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Preliminary Report: R&D Spending Fell In FY 1996

October 1996

Federal funding for research and development (R&D) dropped 3% in FY 1996, according to a preliminary report by NSF's Division of Science Resources Studies (SRS).

Using statistics from NSF's Annual Survey of Federal Funds for R&D, SRS found that the Federal government's 1996 financial obligation to R&D and R&D plant (facilities and equipment) dropped from $73 billion in FY 1995 to $71 billion. In addition, the 1996 survey of 32 Federal agencies captured more detail than earlier surveys, dividing the development funding of the Department of Defense (DOD) into two categories: major systems development and advanced technologies.

"Development has never been split out into these components before," says report author and analyst Ronald L. Meeks. "DOD wanted it split apart so that there could be a more accurate comparison with other agencies. Parts of the DOD development activities are completely defense related and parts have dual usage."

Researchers found that DOD is the top spender of the 32 Federal agencies surveyed. DOD is expected to spend $34 billion on all R&D and R&D plant activities in FY 1996.

When looking at development alone, DOD is still the top spender. The agency will obligate a total of $30 billion. Most (87%) of this will go to the category of major systems development. And most of that category (95%) will be provided by the three armed services and the Ballistic Missile Defense Organization.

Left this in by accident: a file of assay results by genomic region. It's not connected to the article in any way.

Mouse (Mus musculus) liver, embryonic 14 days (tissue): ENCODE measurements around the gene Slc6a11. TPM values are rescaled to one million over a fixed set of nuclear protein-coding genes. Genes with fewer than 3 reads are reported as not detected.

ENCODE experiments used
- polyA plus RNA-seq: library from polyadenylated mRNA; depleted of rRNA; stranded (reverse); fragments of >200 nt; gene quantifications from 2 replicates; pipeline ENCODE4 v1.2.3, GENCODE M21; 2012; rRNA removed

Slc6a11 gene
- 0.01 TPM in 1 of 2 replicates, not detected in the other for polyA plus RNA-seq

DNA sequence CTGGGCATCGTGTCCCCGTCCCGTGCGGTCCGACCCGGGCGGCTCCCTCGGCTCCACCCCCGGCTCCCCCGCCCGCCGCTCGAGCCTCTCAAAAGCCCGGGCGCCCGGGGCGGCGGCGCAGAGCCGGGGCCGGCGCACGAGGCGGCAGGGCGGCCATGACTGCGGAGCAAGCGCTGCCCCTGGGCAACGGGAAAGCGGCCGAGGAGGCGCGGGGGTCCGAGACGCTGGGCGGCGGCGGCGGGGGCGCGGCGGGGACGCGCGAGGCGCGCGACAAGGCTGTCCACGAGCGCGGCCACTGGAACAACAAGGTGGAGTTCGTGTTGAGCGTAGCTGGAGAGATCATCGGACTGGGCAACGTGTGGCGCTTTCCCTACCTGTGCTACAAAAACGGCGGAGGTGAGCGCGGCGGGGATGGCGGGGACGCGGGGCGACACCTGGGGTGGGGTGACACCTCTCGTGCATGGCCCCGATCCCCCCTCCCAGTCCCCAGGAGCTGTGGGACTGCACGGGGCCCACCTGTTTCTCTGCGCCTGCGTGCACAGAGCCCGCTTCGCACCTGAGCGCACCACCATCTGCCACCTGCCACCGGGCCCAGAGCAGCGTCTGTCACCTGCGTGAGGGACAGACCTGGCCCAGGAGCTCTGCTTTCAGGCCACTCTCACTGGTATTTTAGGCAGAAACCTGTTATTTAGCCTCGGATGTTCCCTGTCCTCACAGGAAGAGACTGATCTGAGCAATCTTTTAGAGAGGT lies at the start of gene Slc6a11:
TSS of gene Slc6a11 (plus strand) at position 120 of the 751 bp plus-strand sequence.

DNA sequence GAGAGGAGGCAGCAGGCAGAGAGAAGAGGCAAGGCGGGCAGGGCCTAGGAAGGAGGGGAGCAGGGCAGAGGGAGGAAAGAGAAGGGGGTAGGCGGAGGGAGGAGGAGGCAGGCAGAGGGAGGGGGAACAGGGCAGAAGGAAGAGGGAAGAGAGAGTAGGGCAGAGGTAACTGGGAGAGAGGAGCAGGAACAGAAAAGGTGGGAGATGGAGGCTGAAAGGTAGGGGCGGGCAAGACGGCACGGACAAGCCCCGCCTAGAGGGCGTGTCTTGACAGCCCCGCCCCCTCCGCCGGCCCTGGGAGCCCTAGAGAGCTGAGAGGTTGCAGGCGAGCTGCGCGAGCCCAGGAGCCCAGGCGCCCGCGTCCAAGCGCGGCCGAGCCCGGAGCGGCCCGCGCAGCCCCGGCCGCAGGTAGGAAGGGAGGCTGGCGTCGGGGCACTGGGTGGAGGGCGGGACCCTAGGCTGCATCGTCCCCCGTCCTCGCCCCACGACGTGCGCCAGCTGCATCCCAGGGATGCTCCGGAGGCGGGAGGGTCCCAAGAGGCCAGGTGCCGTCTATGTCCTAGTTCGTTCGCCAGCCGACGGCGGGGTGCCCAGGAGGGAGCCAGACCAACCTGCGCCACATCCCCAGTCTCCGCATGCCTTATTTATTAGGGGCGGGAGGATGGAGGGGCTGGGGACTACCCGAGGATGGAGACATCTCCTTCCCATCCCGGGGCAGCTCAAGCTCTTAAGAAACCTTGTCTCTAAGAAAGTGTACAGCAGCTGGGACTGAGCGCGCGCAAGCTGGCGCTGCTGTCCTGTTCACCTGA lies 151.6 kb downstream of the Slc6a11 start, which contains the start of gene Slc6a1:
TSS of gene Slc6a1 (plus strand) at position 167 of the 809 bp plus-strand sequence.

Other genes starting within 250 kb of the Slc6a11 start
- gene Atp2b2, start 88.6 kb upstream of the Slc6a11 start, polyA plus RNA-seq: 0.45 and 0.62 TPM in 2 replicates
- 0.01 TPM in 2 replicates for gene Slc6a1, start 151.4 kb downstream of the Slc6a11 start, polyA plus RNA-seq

In the second category, advanced technology development, DOD will provide $4 billion, down $0.8 billion from FY 1995.

In addition, the report found that most Federal assistance was concentrated into a few agencies. "Seven Federal agencies, out of 32 that report to the R&D survey, are expected to account for 92 percent ($66 billion) of total Federal funding for R&D and R&D plant in FY 1996," Meeks writes.

In order of funding magnitude, these seven agencies are: Department of Defense, Health and Human Services, National Aeronautics and Space Administration, Department of Energy, National Science Foundation, Department of Agriculture,and Department of Commerce.

The NSF survey and the resulting data brief were completed based on data that agencies delivered to the White House in February 1996--the midway point for the fiscal year, says Meeks. The data do not reflect changes to the budget made more recently.

For a copy of this data brief, call SRS at (703) 292-8774 or visit NSF's Web site: http://www.nsf.gov.

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